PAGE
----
Today I had one of my last meetings with Bernadette McNary-Zak. Right after my very last break of undergrad. Right after my last SRC hearing as president. So I’m a tad reflective these days. BMZ makes me feel like thinking and reflecting can achieve the highest of goals. This is my tribute to that conversation and all the ones before it.
So what have I learned? How am I different? I have several answers to those queries, but all I can think about right now is grocery shopping. I had this dilemma before the Ruka. I was environmentally conscious, that’s one of the main reasons I applied in the first place. But with the safety net of a meal plan, the decision was different. Over the last year, however, I’m constantly weighing the decision of being environmentally friendly versus money conscious. Where do I draw the line? I obviously can’t afford to buy everything organic, as much as I’d like to, so what do I sacrifice? You’d think it would get easier, that every time I go to Kroger my choices are reinforced, but I still feel guilty picking up packages that I know are not only bad for myself, they’re bad for the planet.
Then today, BMZ and I talked very very briefly about how the Ruka would function without fellowship funding. Could it function without fellowship funding? Could five women still achieve the same outcomes if they weren’t helped with the environmental component? I mean, I get a stipend for the farmer’s market and Urban Farms, and I still have ethical battles in my head over which milk to buy. That’s with the help from Rhodes. What in the world would I do without it? Would I still feel like the fellowship made an impression? The most identifiable, measurable, tangible outcome from the Ruka is the environmental impact. If you take that away, how do you show its success?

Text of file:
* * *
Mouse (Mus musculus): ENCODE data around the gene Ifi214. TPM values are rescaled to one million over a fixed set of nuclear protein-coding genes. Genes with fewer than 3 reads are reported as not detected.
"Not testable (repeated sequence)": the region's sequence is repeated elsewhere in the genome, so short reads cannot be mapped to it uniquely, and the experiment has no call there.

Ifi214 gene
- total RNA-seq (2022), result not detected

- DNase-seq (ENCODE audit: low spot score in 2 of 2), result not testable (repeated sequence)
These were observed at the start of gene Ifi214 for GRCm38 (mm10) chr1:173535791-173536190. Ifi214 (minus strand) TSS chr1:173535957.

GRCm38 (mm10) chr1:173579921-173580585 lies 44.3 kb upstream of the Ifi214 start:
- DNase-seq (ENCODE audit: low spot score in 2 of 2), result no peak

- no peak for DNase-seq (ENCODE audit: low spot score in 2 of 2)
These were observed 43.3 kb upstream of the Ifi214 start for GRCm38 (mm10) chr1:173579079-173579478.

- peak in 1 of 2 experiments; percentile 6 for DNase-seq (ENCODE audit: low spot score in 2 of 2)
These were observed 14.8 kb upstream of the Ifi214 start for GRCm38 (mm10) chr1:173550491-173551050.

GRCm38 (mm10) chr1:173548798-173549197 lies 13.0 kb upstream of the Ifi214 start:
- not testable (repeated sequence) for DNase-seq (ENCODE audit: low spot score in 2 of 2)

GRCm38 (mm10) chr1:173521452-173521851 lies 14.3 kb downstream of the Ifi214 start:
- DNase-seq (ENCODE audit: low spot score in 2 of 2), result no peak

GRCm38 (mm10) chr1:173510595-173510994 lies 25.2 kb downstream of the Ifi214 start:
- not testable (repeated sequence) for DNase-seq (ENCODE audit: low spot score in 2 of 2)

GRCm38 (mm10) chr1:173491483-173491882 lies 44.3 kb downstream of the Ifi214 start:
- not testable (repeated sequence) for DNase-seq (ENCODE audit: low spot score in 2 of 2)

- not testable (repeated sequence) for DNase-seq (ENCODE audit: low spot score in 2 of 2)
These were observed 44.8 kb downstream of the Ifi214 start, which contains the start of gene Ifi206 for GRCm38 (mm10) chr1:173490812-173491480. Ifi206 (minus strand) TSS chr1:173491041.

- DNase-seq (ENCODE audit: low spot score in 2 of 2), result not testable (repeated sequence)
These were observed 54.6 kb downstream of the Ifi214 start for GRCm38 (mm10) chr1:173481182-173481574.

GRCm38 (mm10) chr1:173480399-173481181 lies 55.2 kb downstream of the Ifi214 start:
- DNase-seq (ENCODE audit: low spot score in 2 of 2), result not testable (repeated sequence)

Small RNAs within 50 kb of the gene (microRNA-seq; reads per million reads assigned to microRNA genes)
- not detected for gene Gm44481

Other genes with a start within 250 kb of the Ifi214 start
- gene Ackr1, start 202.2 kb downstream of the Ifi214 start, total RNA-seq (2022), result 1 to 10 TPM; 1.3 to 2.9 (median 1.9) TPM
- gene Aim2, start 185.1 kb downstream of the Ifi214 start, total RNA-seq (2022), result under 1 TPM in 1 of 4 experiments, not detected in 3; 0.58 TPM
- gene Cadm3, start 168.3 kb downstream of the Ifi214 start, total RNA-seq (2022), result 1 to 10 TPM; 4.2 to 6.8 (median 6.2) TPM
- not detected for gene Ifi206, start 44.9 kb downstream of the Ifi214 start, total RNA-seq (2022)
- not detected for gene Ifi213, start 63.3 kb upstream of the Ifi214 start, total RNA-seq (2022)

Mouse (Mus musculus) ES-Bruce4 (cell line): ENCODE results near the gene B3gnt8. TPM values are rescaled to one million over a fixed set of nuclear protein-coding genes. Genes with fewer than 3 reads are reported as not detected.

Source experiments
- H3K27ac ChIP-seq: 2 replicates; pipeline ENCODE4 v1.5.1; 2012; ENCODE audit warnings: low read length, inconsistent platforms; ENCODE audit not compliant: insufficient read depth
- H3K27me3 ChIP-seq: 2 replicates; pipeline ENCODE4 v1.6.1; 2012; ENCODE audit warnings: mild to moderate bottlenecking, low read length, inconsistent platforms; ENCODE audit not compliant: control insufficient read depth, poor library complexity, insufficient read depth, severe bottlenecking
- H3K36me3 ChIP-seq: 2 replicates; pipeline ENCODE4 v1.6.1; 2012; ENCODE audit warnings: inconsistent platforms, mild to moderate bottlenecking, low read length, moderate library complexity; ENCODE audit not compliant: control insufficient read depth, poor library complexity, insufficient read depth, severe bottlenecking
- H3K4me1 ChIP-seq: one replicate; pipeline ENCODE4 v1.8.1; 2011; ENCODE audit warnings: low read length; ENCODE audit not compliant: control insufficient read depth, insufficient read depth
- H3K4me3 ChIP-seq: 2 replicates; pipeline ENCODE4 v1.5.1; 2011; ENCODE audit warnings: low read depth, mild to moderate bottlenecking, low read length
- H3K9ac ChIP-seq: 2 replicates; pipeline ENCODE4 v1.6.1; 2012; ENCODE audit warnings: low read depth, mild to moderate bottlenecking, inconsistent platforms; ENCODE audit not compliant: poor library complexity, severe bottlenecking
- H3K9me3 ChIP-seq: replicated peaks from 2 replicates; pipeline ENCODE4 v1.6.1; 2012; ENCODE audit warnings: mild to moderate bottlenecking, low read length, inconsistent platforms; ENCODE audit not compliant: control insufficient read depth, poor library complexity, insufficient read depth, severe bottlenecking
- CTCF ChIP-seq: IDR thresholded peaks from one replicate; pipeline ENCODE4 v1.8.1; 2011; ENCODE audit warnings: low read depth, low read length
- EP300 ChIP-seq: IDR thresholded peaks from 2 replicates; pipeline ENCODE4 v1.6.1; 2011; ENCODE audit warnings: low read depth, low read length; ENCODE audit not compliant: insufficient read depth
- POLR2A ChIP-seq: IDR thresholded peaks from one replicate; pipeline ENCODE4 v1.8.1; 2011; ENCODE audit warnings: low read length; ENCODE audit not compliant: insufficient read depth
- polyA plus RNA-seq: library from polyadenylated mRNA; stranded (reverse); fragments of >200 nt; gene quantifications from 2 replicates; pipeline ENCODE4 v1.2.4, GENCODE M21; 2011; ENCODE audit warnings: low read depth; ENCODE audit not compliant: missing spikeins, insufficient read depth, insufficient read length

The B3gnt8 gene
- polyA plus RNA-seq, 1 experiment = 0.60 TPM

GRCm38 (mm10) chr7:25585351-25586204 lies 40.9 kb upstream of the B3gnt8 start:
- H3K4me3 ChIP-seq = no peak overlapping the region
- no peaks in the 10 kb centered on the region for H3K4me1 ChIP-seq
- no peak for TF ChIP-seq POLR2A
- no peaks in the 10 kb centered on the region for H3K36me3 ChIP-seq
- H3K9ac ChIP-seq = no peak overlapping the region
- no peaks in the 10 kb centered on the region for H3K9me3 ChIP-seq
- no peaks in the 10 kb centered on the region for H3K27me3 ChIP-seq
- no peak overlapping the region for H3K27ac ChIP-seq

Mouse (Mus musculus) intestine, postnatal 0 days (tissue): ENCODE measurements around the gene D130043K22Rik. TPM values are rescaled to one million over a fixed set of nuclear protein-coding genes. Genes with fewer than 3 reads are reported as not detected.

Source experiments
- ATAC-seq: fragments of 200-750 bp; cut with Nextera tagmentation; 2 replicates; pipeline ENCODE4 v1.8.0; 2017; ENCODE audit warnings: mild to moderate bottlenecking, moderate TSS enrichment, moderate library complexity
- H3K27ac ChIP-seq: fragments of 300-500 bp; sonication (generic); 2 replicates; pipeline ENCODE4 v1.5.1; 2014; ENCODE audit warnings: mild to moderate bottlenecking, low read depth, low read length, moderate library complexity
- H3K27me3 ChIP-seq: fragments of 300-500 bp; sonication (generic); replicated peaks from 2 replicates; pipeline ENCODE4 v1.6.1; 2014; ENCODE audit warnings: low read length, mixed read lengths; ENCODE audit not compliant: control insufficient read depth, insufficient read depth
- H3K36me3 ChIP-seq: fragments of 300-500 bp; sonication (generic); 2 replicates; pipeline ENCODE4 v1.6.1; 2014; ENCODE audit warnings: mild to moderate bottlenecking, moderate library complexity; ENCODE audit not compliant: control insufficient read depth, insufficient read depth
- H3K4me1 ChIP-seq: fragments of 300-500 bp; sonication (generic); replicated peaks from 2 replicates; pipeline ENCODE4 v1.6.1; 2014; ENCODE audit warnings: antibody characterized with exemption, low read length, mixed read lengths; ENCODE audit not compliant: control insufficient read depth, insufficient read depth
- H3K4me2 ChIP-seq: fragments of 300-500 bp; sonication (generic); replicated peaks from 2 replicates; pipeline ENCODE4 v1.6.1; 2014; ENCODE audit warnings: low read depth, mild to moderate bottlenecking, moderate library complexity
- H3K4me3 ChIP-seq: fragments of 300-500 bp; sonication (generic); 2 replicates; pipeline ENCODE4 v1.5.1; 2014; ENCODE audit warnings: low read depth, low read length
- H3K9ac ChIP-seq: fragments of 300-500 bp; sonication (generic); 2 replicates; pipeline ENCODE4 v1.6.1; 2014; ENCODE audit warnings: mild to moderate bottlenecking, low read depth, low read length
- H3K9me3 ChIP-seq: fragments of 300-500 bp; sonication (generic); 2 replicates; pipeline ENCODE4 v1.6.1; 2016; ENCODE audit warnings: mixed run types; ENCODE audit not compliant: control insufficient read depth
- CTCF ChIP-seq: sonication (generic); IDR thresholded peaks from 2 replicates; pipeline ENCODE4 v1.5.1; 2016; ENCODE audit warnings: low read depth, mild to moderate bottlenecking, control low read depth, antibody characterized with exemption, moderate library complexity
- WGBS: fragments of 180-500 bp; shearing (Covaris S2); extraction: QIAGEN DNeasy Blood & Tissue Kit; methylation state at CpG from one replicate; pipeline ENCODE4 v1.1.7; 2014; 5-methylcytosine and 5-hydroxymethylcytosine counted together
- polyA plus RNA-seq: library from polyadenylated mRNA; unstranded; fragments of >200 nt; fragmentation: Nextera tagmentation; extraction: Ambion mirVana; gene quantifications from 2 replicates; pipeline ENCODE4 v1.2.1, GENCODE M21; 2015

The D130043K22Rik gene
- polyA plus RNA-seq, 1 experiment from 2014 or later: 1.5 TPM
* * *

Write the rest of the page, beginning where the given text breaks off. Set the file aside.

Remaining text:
Some of these questions are easier to answer. Of course I know the Ruka would still have an impact. I’ve felt it. I’ll never be able to impress the importance of the community on someone who doesn’t live here, but I know and will always remember that there are plenty of intangible components that make it worthwhile. They’ve helped me and my cohorts grow as people, at least in my humble opinion. We understand the importance of naming our needs, of taking the time to learn how others handle conflict, of empathizing and sympathizing with those in circumstances different than ours, of taking in the support only a community can offer, of taking the time to reflect on our privilege and decide what responsibility we have to the world, of living intentionally, and on and on and on. These are things liberal arts education aims to foster. This is why the Ruka became a fellowship in the first place. So I know it’s important, but what happens when you shove a dose of reality in community’s face? When you say, hey, you’re on a budget, so pick and choose what parts of the environment you want to affect (affect like a drop in the ocean, but it all adds up)? What do you do then? UGH, SO MANY QUESTIONS.
I have a friend whose general outlook on life is that you have to accept the responsibility that you can’t do everything. You need to be aware that when you choose one path in life, you are actively choosing against another – a hard concept to grapple with. But that’s all you can do with limited time and funds. While Rhodes chooses to give us money, we can use that to fuel positive economic and environmental decisions. If that money is taken away, well, someone may have to pick between buying organic eggs or organic milk, but making the decision at all shows success. Being aware of the privilege to buy anything organic is important as well. And if you can’t buy anything organic at all, exploring non-financial ways to implement environmental consciousness is significant too. You accept what you can do, and you make your decisions based off of that, something I intend to continue as a face the next, potentially broke, chapter in my life. Because the Ruka has shown me that the awareness and reflection can hold just as much value as the decision itself.